The first two or three weeks will set the stage for the rest of the year. Management problems here will haunt you for months. On the other hand, a skillfully managed first few days prevents behavior problems that would otherwise have surfaced weeks later. If you have allowed the class to become too noisy, or tolerated rude remarks, or overlooked interruptions during discussions, or put up with tardiness, it will only get worse as time goes on. In the absence of clearly defined limits, students will take more and more liberties until you have “reached the end of your rope.”

Although most teachers probably interpret the phrase “classroom management” to mean control of misbehavior, it actually begins with your lesson plan. If your lesson plan is not organized, your directions unclear, or the material too difficult, you are inviting discipline problems. So, it is especially important in these first weeks that you are well prepared for each class. Also, it is essential that you begin each class in a businesslike manner. When the clock strikes the first minute of the period, you must be ready and the students silent. A disorderly beginning is hardly an appropriate foundation for an effective lesson plan. Only when this prerequisite is met can you begin to establish acceptable conduct.

Rather than repeat it here, it will be useful to review the recommendations in Chapter 1, “The First Day.” If the first two or three weeks are so important, the first day is even more so. What follows is a discussion of how to make the transition from that first day or few days to an easygoing, relaxed and well-behaved class. Unfortunately, many teachers think they can make the transition by simply overlooking minor problems.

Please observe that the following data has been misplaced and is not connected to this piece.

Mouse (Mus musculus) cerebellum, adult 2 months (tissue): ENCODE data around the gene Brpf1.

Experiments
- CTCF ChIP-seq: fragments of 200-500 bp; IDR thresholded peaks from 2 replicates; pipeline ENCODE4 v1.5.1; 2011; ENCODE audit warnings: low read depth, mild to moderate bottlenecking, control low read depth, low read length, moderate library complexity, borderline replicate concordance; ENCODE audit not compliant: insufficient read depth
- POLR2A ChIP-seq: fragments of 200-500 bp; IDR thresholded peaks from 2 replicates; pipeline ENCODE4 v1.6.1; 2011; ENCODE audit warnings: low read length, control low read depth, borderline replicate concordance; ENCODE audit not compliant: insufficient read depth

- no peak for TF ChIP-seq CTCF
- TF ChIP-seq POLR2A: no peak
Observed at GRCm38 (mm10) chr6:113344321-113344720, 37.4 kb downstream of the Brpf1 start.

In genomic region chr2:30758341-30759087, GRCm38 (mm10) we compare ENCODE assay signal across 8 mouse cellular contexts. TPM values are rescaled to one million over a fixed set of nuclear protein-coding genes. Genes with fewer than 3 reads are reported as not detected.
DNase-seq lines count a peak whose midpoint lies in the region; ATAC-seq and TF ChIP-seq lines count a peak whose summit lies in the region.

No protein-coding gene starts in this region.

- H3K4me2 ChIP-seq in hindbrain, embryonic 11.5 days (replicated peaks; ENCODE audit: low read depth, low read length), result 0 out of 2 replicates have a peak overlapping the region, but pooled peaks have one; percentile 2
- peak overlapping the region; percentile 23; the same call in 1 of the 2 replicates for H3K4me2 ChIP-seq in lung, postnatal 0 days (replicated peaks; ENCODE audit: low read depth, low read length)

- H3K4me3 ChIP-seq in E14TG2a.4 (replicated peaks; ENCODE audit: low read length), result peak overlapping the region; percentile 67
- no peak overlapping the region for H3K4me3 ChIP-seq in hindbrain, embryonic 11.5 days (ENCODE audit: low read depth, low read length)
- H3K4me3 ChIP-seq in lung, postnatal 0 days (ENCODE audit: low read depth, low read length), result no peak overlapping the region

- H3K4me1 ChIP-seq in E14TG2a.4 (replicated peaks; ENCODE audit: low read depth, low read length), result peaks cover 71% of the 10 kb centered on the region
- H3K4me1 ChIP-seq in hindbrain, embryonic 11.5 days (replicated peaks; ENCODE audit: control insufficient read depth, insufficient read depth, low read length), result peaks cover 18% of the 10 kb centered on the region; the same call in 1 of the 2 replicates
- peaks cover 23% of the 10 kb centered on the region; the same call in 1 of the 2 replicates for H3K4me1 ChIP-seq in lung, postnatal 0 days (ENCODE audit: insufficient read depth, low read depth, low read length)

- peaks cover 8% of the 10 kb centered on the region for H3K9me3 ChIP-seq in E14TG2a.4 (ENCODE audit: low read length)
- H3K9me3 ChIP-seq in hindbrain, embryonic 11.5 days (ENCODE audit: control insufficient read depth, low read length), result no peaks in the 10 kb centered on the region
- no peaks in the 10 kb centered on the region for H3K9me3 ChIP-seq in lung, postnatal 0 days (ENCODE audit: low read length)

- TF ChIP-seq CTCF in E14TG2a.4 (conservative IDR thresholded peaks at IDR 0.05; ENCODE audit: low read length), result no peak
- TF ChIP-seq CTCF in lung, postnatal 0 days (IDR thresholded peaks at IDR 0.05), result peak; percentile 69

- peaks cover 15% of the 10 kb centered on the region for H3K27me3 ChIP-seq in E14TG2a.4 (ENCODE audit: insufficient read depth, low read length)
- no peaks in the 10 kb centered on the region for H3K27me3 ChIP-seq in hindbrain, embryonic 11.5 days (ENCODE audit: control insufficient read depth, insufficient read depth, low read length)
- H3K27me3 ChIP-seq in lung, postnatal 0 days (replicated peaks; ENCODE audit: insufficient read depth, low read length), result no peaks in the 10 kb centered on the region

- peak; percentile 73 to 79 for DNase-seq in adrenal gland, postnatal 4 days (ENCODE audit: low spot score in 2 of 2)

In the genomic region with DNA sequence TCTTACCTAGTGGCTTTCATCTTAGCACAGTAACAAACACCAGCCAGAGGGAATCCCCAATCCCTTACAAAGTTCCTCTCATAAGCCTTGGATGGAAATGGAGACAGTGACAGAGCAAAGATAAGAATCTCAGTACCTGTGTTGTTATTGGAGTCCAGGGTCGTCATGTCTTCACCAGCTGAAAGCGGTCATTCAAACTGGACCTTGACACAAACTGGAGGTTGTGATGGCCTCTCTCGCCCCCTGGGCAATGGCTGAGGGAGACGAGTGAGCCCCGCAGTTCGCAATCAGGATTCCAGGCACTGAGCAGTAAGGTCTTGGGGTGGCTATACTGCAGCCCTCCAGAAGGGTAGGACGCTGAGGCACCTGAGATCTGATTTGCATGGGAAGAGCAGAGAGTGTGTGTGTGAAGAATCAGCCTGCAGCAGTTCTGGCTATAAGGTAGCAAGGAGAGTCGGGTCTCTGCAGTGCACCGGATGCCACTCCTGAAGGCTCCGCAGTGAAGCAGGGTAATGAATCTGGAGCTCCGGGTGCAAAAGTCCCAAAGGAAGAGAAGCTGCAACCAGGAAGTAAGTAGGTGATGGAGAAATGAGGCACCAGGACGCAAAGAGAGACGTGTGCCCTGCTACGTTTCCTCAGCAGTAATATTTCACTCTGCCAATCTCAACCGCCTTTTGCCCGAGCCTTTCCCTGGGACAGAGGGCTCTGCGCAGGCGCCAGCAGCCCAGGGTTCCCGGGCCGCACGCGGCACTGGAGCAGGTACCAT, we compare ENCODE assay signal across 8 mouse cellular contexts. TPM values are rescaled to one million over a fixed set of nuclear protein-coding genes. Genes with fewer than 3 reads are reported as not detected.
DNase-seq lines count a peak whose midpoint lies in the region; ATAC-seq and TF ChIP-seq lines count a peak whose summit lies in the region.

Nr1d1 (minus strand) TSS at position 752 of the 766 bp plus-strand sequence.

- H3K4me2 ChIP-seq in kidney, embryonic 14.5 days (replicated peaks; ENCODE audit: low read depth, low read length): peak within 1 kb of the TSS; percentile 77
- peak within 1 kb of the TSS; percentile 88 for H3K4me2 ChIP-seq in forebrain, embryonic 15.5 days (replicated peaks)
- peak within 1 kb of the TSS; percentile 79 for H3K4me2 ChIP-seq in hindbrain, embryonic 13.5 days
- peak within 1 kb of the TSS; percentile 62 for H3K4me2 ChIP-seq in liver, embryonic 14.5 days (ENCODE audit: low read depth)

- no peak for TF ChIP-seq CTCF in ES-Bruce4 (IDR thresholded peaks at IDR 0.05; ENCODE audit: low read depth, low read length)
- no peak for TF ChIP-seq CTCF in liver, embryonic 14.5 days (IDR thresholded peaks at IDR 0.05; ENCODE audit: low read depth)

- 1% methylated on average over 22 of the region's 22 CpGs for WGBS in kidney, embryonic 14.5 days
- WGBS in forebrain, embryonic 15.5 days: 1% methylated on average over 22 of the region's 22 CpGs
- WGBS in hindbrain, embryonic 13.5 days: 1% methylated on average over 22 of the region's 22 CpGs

Got to “Correcting Students

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Teacher Instructing In A Classroom

The First Few Weeks

The first two or three weeks will set the stage for the rest of the year. Management problems here will haunt you for months. …

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Correcting Students

Too many teachers are reluctant to correct students for tiny distractions or infractions of the rules in the beginning. The irritations escalate ever so …

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Beautiful Woman with Pencil and Folder Isolated on White.

Your Sense of Humor

It is important for you to prove during those first few days that you can maintain order and run a businesslike class. But now …

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Portrait eines lachenden, glücklichen Jungen von oben

Handling the Extroverts

The banter between you and these attention-seeking extroverts will encourage the others to loosen up. Now teaching begins to be fun. The danger comes …

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Don’t Become Too Lax

As the days pass, all of your students will become increasingly at ease. Conversations will break out when you are passing out papers or …

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  1. http://www./ says:

    I love reading these articles because they’re short but informative.

  1. Control in the classroom? (Reflection 2) | Jo Dixon says:

    […] management that facilitates learning and brings out the best in learners. Peter Holden on ‘Be the best’ puts this rather nicely, “Although most teachers probably interpret the phrase “classroom […]

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